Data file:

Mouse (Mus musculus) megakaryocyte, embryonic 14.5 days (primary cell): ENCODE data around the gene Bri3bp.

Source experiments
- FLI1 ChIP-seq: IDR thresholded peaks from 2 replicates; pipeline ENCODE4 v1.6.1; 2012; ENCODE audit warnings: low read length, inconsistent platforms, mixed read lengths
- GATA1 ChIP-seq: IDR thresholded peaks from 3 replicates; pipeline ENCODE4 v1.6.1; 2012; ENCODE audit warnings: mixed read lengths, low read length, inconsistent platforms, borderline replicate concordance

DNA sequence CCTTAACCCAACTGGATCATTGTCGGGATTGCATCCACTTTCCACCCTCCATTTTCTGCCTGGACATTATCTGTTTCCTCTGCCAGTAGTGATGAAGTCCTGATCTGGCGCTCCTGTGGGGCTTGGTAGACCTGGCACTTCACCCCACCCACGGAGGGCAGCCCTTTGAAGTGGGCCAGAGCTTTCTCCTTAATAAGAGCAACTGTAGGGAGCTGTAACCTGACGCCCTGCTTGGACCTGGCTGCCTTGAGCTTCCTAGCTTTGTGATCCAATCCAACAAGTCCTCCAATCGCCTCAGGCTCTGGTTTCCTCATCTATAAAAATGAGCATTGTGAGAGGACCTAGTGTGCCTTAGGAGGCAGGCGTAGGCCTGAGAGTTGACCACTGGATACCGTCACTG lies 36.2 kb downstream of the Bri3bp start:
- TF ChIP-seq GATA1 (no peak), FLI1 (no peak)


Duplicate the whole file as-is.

Mouse (Mus musculus) megakaryocyte, embryonic 14.5 days (primary cell): ENCODE data around the gene Bri3bp.

Source experiments
- FLI1 ChIP-seq: IDR thresholded peaks from 2 replicates; pipeline ENCODE4 v1.6.1; 2012; ENCODE audit warnings: low read length, inconsistent platforms, mixed read lengths
- GATA1 ChIP-seq: IDR thresholded peaks from 3 replicates; pipeline ENCODE4 v1.6.1; 2012; ENCODE audit warnings: mixed read lengths, low read length, inconsistent platforms, borderline replicate concordance

DNA sequence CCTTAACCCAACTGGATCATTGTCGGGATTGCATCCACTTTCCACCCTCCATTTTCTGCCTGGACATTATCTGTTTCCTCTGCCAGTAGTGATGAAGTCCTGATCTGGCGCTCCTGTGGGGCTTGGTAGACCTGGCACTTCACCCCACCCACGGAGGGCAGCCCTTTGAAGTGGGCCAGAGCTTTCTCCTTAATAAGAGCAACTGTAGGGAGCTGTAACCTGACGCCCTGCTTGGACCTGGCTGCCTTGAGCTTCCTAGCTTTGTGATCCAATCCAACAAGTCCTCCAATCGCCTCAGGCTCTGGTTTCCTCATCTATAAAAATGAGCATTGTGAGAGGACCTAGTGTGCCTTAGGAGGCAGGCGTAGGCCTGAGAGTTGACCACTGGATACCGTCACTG lies 36.2 kb downstream of the Bri3bp start:
- TF ChIP-seq GATA1 (no peak), FLI1 (no peak)